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Climbing Mount Fuji - A Very Long Walk

Climbing Mount Fuji - A Very Long Walk


Added In: Articles › Outdoors


William Slifko
05.11.2008


All Japanese should climb Mt. Fuji; only fools climb it a second time (old Japanese proverb)

A thought occurred to me in the early part of this summer that I had not spent much time out in the country, which is truly where I prefer to be. Trying to determine a good spot to go – the mountains were obvious given the sweltering heat in Tokyo – but Japan being loaded with choices can make this task a bit daunting. It had been 20 some odd years since I’d last been to the top of Fuji and the in-season was coming soon, so I decided that this would be my destination.

Most people who have considered scaling to the top of this volcanic mountain have heard the very old saying that “He who climbs Mt. Fuji once is a wise man; he who climbs it twice is a fool”. That said, this would be my sixth trip, but as mentioned previously, it has been 20 years or better since I’ve been up. A friend I spoke with about this then told me that this only makes me “an old fool” so the damage is already done. If you were thinking of telling me that, he already beat you to it.

The exercise and the cool, fresh air are enough to stir my interest, but I wanted this trip to be different. My previous visits to the summit all began at station 5 on the Kawaguchiko trail. Starting the trek from station 5 will put you at better than the half-way point in terms of trekking distance and elevation above sea level from the base to the summit. It lies at approximately 2500 meters above sea level, leaving a bit over 1200 meters to the summit. This may seem to take something away from the effort, but it is not quite as easy as you may think. However, with a little preparation pretty much anyone can make the trek from station 5 to the summit.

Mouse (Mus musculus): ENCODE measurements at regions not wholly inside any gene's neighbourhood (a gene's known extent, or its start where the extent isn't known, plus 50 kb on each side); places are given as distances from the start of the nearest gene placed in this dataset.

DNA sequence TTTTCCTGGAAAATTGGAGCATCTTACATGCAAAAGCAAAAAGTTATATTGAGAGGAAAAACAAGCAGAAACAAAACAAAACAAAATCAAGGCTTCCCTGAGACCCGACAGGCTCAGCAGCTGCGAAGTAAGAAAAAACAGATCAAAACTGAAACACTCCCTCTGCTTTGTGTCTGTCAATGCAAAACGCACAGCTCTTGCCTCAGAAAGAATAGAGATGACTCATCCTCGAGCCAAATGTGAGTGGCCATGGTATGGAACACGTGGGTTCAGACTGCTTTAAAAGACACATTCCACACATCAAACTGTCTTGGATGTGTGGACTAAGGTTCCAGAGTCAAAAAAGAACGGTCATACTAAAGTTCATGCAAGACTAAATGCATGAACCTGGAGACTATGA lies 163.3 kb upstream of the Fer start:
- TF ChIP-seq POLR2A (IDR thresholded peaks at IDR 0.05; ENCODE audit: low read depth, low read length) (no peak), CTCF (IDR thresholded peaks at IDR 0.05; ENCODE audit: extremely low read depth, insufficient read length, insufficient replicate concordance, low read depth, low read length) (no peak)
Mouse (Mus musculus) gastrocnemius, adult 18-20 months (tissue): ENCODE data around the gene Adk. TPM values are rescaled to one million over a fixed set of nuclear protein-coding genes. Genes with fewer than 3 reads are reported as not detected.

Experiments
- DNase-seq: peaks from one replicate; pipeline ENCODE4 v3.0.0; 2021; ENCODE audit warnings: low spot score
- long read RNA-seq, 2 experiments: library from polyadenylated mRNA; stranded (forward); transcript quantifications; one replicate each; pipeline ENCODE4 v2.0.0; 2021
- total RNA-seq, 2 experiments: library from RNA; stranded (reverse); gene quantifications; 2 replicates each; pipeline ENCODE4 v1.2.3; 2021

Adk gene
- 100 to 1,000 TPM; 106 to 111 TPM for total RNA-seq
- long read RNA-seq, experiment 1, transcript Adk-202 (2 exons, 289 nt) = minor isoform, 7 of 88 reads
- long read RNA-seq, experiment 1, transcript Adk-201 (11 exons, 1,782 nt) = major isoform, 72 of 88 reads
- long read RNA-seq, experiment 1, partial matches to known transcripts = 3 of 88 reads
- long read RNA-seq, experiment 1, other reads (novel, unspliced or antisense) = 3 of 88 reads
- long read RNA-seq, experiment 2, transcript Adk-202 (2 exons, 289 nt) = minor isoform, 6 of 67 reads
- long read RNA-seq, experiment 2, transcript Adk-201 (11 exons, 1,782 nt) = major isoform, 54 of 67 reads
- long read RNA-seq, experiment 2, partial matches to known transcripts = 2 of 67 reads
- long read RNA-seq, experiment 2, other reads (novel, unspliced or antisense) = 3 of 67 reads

As you may know, Mt. Fuji is referred to as “Fuji-san” (富士山) in Japanese.  The Kanji characters used for “fu” (富 - wealth) and “ji” (士 - warrior) may have some symbolic interpretation (although the name itself is Ainu in origin, the Japanese characters being applied at a later date). Folklore was probably lost centuries ago.  The third character is “san” (山 - mountain) and should not be confused with the honorific that is used to refer to people. You may see or hear it pronounced “zan” depending upon which mountain is being discussed.